Now that we’ve got all the bad aside, we can focus on the good. The subject matter was very interesting, the premise being that urban legends always come from some truth. They take four famous legends (The Hook Man, Killer Clowns, The Babysitter Killer, and Deadly Halloween Candy) and dig around to find real life cases that might have been the beginning of these legends. They travel to the towns where the murders happened, talk to the locals, and, if there are any left alive, people who were there when the crime happened. It was quite interesting. Despite the fact that I spent the entire film wanting to punch the guy in the face, I still give it a 7/10, because the content was very interesting. But dude, if ever you read this (which I doubt), here’s a little advice: Unless it’s an autobiography, the audience isn’t interested in seeing you. The focus should be on the subject of the documentary.

This film is currently playing on Netflix US and YouTube. Although I should probably warn you, there are crime scene photos. Pretty graphic too. So if real dead bodies scare the crap out of you, stay far, far away.

 

M.

Mel’s 5 Second Review: The Mammoth Book of Bizarre Crimes audiobook

The Mammoth Book of Bizarre Crimes (2010)
Written by: Robin Odell
Narrated by: David Shaw-Parker

Bizarre Crimes

(Questions from Audible’s reviews form)

If you could sum up The Mammoth Book of Bizarre Crimes in three words, what would they be?
Fun, fast-paced, informative.

What was the most compelling aspect of this narrative?
The narrator does a great job telling the gruesome stories in the most light-hearted way that he can. I wasn’t sure I liked him at the start of the book, but I grew quite fond of him quickly. He’s also one of the best I’ve heard at doing accents, he was pretty amazing!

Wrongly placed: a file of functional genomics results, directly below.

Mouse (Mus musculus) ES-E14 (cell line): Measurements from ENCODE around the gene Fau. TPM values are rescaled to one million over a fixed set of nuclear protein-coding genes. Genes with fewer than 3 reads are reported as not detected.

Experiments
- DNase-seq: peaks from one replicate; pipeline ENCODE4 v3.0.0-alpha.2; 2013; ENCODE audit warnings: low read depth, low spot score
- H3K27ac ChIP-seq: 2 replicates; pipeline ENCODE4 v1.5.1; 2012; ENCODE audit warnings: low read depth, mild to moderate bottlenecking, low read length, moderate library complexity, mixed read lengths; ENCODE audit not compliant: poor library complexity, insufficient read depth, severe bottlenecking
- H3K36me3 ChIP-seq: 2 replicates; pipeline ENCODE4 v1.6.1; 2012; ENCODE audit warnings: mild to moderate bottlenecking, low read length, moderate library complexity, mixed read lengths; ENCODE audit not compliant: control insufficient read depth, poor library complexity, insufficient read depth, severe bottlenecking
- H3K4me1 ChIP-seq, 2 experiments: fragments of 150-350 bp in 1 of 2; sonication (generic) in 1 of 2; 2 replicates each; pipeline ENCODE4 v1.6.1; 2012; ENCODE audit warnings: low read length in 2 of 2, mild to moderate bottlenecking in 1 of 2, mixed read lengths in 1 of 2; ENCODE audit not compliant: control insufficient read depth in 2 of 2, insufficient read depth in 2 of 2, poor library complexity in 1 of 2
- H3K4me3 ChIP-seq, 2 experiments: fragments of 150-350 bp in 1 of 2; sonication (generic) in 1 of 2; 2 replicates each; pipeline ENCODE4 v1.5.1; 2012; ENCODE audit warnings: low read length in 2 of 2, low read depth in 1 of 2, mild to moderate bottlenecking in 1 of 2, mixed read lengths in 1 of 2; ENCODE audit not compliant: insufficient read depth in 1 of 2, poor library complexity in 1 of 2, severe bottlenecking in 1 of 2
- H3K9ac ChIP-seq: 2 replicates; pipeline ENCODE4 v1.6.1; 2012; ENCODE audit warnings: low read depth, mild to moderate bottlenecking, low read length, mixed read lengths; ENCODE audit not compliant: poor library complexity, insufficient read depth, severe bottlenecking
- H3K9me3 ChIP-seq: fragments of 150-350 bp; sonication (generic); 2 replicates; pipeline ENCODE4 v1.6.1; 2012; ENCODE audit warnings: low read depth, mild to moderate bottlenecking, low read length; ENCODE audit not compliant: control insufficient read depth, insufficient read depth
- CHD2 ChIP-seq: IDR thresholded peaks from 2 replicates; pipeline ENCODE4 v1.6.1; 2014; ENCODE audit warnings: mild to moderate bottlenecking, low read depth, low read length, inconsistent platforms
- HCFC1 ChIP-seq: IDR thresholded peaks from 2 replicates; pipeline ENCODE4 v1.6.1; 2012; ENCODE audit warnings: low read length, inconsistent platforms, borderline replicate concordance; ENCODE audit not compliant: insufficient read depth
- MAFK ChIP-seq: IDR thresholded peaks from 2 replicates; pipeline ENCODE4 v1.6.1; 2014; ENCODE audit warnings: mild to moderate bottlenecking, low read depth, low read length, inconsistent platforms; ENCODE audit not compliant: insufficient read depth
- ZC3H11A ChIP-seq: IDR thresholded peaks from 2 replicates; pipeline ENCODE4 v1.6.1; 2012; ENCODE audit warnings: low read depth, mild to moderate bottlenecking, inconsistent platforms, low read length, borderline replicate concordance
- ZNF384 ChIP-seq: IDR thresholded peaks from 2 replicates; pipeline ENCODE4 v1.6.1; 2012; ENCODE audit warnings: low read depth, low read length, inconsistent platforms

Have you listened to any of David Shaw-Parker’s other performances before? How does this one compare?
Nope, this was the first one. And will probably be the only one, unless he adds more books to his resumé. Of the 14 or so books he’s got on Audible, this is the only one that interested me. Too bad 😦

If you could give The Mammoth Book of Bizarre Crimes a new subtitle, what would it be?
Or, The Depravity of Human Beings

Any additional comments?
This book gets a wonderful 9/10 from me. I’d have given it a full 10 stars, but I skipped the whole section on contract killings, mafia hits and assassins. That kind of stuff has never really interested me. But everything else was a great, albeit sometimes gruesome, read (or should I say listen? hehe). Only about half of the stories (of which there are 300) are what I would call truly bizarre, but maybe that’s just me being slightly blasé on the subject, after having read so many books and watched so many shows about it. I’d definitely reccomend this book to anyone who, like me, has a penchant for the macabre.

M.